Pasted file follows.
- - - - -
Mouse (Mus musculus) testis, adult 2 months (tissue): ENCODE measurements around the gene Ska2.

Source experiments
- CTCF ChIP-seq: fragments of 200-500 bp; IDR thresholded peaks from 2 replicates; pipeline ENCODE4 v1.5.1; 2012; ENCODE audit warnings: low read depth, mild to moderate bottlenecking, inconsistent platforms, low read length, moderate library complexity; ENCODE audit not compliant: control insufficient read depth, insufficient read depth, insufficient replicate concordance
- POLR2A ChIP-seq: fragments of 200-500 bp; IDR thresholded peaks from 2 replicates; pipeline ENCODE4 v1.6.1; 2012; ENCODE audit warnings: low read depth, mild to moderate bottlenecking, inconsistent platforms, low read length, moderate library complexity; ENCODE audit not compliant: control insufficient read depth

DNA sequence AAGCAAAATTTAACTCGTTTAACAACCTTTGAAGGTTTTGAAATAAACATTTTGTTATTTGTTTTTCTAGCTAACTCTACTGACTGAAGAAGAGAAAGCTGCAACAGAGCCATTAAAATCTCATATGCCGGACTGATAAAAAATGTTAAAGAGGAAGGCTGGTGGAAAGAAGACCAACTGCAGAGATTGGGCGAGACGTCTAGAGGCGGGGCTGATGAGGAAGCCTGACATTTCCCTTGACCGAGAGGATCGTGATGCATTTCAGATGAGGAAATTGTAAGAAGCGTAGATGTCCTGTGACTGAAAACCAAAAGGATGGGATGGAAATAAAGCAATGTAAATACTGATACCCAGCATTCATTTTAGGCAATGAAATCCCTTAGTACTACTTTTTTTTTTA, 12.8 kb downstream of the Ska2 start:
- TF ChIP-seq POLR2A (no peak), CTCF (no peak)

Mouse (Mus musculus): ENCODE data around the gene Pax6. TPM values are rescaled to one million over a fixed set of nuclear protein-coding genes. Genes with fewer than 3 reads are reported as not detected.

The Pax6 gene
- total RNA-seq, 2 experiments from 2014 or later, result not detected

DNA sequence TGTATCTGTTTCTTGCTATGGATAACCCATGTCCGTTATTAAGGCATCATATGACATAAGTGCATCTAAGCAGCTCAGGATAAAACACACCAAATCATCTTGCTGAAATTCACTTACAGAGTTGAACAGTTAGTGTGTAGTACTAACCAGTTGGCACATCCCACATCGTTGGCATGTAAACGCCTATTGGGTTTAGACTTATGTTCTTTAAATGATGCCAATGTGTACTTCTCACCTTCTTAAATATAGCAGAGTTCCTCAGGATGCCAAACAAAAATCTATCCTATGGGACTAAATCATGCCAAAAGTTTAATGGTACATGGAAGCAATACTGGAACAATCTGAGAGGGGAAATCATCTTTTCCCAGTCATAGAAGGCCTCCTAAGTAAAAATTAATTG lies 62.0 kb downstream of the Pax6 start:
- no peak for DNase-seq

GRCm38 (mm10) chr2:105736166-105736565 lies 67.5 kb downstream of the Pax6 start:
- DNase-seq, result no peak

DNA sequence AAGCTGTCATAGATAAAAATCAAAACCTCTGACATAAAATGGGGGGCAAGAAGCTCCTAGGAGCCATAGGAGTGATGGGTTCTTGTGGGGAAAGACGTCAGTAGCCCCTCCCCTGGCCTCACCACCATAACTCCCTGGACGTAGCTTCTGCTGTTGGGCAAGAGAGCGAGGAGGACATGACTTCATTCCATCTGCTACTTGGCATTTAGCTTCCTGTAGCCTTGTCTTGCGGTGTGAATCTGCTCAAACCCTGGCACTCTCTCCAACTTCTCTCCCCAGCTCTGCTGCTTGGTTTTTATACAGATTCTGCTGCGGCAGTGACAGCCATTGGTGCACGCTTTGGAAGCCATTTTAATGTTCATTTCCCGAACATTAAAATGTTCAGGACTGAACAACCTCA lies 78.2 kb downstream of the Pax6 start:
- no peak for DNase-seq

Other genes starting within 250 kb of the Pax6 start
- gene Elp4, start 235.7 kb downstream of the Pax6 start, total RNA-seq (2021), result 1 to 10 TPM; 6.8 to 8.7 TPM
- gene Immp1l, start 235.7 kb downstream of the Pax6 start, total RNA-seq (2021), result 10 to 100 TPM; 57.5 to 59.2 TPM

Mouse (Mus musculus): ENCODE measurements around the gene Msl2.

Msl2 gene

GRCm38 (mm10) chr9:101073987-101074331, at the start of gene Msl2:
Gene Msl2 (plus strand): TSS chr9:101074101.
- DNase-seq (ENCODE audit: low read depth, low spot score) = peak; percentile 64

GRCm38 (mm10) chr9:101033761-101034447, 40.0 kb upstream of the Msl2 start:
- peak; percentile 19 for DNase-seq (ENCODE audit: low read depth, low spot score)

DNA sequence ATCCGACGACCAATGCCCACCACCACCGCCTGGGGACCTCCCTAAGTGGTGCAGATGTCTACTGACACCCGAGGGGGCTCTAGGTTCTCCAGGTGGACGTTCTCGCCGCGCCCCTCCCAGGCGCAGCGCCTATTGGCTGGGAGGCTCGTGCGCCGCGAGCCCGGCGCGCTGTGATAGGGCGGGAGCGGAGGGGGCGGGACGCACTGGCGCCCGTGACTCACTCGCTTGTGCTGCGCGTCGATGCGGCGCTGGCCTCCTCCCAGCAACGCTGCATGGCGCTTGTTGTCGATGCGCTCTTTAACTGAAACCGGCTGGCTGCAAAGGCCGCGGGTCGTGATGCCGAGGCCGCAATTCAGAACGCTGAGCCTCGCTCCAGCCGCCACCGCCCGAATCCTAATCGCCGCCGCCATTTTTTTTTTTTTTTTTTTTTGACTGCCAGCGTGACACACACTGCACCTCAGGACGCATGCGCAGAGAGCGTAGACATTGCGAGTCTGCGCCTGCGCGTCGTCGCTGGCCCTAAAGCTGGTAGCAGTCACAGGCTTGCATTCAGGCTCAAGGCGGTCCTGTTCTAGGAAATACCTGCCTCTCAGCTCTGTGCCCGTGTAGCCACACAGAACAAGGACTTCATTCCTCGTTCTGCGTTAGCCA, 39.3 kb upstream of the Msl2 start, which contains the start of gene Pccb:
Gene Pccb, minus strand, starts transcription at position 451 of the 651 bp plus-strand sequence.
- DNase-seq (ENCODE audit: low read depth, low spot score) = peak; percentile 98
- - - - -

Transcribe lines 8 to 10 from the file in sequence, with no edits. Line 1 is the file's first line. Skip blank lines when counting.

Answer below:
The Pax6 gene
- total RNA-seq, 2 experiments from 2014 or later, result not detected

DNA sequence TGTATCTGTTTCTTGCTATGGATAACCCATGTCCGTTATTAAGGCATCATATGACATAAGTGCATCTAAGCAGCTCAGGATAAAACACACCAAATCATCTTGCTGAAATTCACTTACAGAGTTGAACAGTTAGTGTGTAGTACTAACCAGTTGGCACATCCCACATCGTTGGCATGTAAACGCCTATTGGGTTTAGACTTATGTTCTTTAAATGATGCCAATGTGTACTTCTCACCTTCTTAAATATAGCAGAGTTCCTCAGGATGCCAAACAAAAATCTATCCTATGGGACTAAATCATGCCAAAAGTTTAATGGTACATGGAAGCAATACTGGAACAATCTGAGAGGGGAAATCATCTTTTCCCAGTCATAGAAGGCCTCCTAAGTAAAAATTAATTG lies 62.0 kb downstream of the Pax6 start: